Thanks for the kind words, Larry.
The turntable is mostly scratchbuilt, although the bridge girders were cut and spliced from a pair of used (cheap) Atlas through girder bridges. These were cemented to a block of wood. The track is a section of Atlas code 83 flex. I removed all of the webs joining the ties, then re-spaced them to allow insertion of longer basswood ties, which support the planked deck. This maintains the track gauge with no additional spiking required. The decking is basswood planks, which I also had on-hand. I was going to throw away all of the basswood, as I much prefer working with styrene, but this was a good way to use it up. If I had used styrene, the total cost of the installed turntable would've been under $10.00.
The pit was cut in a section of 3/4" plywood installed for this purpose (most of the layout is open grid, with plaster-on-screen landforms), then the cut-out piece was used to form the pit bottom. The centre bearing pedestal and the ring rail foundation were cut from good-quality 1/4" plywood, and the pit wall is a piece of 1/8" Masonite.
The control shack was built from scraps of Evergreen styrene siding, and the handrails were built-up using modified metal stanchions (from old-style Athearn diesel handrails), some brass tubing, bits of styrene and some piano wire. Yet to be built and added is a power arch.
The ring rail is cut from another piece of Atlas flex, with the ties shortened using a utility knife. While it's not totally prototypical, it works well and looks passable.
The bridge pivots on a beater shaft from a hand-held mixer, turning in a bearing made from a brass washer and some brass tubing. My original plan was to use the mixer mechanism, driven by a fascia-mount handcrank, for turning the bridge, but mounting the mixer proved difficult. Since the layout here is only 30" deep (and the pit less than 3" from the aisle) I opted for a full "Armstrong-type" bridge, powered by a well-placed single digit from my trusty 0-5-0 switcher. There are wipers beneath the pit which rub on the shaft, supplying current to one of the bridge rails.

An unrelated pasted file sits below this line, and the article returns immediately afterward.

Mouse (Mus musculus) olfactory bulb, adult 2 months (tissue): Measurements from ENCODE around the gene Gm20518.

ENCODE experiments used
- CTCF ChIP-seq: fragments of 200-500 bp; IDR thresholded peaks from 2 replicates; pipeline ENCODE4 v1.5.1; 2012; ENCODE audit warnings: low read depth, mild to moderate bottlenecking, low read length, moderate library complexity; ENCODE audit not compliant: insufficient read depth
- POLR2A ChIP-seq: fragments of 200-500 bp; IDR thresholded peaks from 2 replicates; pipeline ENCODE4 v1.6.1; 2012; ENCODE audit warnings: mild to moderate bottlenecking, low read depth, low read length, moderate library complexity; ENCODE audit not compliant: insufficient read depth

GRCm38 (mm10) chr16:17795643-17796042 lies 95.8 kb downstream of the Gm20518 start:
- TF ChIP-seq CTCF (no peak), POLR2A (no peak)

The other bridge rail is powered from the ring rail. I used a pair of slightly-modified freight trucks for current collection, with one wheel completely removed from each axle. The other wheels were replaced with metal wheels from an Athearn passenger car, two per axle and install face-to-face on the outer ends of the axles. These overly-wide double-flanged wheels easily accommodate any irregularities in the ring rail, and axle wipers transmit the power to the other bridge rail. I also added a rail wiper, which both picks up current and keeps the ring rail clean.
While my layout is DC controlled, I'm guessing that your connections for DCC would be similar, as this is the equivalent of a turning loop. Power pick-up is from an adjacent live track, and is routed through a dpdt centre-off switch mounted on the layout fascia. The various table and shop tracks are controlled through a separate rotary switch, a feature you wouldn't require for DCC.
Because of the very limited space here, my nominal 90' turntable scales-out to an actual 89-footer. The weeds in the bottom (many tables used dirt bottoms, with solid supports only for the bearing points of the bridge) are an alternative to concrete or brick. They are sprayed regularly, but keep coming back. I also need to add a couple of catch basin grates in the pit bottom: with the layout set in southwestern Ontario's "snowbelt", the railroad has installed steam pipes under the pit to keep things functioning through the winter. The steam plant, across the mainline from the shop, also supplies electricity and compressed air for the shop complex and nearby passenger station. Like those catch basin grates, the overhead piping has yet to be installed.